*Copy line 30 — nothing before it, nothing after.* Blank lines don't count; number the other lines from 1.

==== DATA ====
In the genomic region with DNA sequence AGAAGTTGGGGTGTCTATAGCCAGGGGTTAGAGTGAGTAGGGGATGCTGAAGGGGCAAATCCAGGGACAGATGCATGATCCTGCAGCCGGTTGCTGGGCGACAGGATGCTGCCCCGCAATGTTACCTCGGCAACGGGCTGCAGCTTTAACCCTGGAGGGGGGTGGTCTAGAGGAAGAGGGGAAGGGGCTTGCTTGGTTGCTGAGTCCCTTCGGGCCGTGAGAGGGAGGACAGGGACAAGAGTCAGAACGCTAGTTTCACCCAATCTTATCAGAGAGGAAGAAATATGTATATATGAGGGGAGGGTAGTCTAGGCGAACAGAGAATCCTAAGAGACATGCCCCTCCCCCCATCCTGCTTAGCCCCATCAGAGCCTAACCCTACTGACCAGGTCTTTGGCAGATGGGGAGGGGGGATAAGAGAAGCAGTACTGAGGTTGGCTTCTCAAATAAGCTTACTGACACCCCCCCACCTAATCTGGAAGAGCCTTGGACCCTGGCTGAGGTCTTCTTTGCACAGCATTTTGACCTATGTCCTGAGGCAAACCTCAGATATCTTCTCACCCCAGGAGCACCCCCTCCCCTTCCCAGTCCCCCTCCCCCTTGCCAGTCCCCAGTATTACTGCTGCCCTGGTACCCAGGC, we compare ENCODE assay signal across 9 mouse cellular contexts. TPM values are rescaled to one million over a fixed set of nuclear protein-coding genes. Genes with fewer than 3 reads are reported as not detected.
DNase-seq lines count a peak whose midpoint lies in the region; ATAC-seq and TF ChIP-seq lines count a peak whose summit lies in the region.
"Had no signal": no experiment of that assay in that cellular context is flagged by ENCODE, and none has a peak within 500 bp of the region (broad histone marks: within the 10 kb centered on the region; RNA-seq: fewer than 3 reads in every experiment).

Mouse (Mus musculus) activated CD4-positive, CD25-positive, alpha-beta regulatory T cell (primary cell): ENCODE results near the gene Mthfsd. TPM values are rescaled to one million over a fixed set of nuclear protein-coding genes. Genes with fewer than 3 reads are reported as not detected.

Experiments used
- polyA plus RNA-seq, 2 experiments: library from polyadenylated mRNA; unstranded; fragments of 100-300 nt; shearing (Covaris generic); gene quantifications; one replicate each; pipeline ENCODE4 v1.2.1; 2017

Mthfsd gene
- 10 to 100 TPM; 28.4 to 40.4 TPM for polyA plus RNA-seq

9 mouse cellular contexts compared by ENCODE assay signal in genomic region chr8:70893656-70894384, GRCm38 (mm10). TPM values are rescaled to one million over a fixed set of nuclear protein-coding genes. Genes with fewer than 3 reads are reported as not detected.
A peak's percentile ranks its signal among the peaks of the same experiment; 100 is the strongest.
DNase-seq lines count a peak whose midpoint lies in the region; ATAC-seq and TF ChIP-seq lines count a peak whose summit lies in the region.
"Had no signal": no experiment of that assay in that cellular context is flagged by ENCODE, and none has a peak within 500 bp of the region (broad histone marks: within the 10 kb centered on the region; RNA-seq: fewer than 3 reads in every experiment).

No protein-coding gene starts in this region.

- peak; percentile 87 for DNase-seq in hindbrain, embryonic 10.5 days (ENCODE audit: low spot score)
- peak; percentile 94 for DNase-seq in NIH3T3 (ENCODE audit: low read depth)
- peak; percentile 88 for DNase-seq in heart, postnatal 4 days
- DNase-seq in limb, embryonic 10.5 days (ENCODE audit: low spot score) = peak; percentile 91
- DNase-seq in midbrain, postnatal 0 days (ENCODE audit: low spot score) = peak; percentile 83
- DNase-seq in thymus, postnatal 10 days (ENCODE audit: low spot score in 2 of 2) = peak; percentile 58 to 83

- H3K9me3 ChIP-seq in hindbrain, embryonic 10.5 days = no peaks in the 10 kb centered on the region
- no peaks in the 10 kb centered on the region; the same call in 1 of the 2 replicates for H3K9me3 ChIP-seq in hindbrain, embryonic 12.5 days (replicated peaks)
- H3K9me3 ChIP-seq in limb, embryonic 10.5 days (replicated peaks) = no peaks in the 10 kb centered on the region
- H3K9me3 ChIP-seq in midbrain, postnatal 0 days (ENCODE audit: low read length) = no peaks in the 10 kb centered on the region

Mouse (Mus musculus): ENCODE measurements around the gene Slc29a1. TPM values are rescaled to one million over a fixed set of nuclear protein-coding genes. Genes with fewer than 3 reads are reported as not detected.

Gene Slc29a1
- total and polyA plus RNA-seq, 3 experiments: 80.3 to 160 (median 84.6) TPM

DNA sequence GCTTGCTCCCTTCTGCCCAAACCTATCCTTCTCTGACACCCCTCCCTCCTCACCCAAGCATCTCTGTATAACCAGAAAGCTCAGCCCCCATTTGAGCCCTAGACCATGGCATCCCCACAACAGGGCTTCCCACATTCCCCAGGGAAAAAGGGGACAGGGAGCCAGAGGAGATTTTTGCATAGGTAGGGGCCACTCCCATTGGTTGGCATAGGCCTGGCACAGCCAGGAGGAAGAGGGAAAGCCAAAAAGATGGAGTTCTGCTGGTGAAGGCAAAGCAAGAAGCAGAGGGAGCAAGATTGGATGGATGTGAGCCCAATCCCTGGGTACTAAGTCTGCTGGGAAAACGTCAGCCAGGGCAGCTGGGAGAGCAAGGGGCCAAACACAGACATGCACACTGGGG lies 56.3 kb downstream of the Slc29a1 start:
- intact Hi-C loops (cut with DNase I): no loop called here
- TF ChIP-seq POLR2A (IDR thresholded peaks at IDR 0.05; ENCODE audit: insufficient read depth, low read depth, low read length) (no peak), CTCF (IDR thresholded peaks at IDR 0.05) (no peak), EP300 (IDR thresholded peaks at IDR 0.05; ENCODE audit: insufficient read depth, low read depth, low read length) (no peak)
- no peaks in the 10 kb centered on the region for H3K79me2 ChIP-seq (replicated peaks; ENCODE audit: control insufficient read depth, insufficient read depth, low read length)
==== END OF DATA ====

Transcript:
- no peaks in the 10 kb centered on the region for H3K79me2 ChIP-seq (replicated peaks; ENCODE audit: control insufficient read depth, insufficient read depth, low read length)